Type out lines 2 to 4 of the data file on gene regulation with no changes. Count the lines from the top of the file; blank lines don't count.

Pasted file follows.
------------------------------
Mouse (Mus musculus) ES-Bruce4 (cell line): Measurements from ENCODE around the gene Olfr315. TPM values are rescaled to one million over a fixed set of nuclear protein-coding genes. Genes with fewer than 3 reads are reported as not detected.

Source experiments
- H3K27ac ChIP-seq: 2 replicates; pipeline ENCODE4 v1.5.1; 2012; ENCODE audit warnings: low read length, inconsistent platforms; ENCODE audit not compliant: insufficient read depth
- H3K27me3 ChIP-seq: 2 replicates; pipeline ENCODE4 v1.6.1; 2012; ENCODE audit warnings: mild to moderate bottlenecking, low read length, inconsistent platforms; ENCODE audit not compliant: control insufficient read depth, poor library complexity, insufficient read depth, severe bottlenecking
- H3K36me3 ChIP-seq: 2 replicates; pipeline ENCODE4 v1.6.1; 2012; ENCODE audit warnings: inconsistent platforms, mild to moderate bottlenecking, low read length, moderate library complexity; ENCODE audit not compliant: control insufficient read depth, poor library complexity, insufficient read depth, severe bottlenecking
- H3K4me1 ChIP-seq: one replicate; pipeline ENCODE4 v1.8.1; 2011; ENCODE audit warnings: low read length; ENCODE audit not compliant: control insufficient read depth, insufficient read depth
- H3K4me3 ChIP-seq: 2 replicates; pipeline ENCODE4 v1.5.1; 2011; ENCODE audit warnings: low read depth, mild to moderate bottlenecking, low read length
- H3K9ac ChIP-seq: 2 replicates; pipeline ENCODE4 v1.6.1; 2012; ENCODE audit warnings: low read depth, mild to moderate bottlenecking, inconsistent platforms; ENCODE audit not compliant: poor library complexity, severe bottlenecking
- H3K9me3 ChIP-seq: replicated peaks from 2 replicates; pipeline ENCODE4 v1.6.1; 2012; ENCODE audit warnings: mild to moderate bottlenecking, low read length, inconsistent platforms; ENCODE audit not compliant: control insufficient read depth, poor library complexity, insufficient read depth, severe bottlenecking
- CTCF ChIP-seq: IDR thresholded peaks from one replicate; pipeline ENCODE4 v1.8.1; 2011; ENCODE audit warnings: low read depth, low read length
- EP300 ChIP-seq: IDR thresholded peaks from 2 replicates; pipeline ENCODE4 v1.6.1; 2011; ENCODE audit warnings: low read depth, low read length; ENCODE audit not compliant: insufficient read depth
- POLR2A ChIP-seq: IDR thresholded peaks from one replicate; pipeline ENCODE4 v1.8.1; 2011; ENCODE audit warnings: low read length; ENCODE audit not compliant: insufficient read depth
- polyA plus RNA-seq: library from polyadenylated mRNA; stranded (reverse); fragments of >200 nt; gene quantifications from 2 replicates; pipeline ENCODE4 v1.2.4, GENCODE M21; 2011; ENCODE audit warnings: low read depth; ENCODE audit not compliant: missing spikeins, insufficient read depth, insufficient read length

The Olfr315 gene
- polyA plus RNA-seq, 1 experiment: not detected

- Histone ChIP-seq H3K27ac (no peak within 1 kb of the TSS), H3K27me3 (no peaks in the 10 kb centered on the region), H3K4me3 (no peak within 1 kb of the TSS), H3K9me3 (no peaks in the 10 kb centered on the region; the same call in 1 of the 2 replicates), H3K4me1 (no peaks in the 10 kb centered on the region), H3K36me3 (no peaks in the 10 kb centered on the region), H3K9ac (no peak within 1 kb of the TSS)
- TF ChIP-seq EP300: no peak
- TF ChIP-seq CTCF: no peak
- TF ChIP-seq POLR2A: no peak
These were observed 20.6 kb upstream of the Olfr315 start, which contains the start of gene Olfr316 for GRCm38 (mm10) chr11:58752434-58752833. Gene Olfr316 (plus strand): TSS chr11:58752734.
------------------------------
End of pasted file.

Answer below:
Source experiments
- H3K27ac ChIP-seq: 2 replicates; pipeline ENCODE4 v1.5.1; 2012; ENCODE audit warnings: low read length, inconsistent platforms; ENCODE audit not compliant: insufficient read depth
- H3K27me3 ChIP-seq: 2 replicates; pipeline ENCODE4 v1.6.1; 2012; ENCODE audit warnings: mild to moderate bottlenecking, low read length, inconsistent platforms; ENCODE audit not compliant: control insufficient read depth, poor library complexity, insufficient read depth, severe bottlenecking